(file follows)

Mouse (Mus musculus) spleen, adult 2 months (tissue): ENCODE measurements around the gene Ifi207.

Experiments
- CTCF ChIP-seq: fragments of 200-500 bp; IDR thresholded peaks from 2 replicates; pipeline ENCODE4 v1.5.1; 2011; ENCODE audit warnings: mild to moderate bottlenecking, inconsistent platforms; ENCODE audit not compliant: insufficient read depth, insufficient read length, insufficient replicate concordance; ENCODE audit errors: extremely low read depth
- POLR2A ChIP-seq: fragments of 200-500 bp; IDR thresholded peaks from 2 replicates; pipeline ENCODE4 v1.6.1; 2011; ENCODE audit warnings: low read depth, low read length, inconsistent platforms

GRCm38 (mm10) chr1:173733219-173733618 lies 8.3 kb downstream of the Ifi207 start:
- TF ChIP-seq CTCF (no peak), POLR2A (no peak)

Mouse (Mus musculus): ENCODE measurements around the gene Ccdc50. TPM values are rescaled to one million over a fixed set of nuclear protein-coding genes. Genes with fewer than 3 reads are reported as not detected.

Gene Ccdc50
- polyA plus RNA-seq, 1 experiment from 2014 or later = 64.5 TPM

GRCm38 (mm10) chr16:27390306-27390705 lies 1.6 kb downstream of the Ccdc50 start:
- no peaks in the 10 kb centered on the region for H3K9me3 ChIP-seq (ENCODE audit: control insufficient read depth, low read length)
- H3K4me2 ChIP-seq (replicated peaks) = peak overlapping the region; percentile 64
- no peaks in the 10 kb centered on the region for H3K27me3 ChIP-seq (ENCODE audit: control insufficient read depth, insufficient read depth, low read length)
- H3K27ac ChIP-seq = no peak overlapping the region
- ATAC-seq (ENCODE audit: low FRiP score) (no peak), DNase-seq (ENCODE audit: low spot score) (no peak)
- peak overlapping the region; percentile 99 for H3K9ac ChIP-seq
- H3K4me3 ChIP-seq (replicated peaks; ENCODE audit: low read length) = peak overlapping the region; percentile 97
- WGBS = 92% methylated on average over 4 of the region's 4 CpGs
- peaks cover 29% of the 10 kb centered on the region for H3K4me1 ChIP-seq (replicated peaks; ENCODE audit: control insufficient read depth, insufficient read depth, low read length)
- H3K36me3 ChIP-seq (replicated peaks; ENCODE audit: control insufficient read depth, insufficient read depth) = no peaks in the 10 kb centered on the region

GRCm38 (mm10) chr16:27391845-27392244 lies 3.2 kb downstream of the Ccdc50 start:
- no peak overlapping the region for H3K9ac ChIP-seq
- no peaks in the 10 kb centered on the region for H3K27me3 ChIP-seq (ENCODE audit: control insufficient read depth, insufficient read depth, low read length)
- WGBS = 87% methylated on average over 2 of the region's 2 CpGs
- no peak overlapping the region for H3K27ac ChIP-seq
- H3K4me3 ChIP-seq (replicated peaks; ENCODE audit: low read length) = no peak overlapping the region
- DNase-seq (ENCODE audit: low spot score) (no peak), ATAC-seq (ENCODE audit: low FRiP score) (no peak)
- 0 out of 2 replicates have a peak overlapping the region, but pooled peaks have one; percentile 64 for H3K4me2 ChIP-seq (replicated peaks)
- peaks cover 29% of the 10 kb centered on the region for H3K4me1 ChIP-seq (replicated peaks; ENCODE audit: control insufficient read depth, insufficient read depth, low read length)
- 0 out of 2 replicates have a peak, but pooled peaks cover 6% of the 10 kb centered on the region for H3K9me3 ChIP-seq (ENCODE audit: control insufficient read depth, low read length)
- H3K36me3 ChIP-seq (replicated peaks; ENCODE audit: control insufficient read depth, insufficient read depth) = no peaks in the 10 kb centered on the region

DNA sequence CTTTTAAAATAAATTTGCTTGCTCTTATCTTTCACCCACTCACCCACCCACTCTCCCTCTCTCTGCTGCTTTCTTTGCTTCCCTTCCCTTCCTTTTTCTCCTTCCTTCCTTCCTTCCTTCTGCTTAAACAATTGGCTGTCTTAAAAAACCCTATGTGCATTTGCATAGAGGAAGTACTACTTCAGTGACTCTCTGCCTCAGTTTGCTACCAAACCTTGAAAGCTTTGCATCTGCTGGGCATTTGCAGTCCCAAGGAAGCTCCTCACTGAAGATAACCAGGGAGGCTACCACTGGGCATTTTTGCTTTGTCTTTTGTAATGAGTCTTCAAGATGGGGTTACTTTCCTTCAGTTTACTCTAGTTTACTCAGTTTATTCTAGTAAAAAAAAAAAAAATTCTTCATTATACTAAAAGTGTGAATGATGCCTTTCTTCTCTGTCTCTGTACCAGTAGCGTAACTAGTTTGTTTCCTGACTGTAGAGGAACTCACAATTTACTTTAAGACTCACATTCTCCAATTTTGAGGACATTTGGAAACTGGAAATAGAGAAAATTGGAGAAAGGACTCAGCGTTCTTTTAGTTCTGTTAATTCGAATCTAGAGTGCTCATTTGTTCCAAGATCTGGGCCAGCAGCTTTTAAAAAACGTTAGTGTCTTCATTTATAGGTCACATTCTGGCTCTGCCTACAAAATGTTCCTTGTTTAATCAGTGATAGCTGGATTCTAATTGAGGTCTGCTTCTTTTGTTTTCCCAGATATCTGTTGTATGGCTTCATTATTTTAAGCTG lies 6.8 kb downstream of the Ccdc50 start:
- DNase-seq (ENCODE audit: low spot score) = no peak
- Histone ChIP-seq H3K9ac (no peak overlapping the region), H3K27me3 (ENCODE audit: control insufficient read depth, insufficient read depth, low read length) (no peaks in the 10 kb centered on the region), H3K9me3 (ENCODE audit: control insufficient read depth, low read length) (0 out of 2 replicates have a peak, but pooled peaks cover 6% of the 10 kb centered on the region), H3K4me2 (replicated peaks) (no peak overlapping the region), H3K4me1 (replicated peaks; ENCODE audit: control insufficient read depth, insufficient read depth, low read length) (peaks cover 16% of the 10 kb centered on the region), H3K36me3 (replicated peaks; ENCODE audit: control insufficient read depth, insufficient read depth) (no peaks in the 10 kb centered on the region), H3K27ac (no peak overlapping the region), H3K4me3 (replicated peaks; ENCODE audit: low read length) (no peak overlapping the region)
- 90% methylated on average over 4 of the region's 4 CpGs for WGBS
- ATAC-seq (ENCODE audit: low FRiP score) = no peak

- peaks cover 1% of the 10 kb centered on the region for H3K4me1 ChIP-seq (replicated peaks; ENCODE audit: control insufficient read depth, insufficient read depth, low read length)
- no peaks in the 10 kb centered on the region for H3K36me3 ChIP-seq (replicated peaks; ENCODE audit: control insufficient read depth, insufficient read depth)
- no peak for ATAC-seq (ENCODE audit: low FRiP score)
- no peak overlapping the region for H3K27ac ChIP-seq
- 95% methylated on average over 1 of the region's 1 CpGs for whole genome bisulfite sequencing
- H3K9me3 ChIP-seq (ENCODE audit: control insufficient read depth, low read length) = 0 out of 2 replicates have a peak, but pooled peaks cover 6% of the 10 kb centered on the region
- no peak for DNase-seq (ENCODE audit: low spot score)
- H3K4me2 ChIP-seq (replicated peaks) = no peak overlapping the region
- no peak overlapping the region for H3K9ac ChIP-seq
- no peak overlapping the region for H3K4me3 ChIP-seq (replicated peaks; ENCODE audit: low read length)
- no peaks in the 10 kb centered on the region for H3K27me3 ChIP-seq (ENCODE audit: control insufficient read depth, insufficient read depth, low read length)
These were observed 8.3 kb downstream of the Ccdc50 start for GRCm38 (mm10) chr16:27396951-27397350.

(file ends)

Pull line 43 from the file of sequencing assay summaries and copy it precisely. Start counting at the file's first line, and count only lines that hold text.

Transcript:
- no peak for DNase-seq (ENCODE audit: low spot score)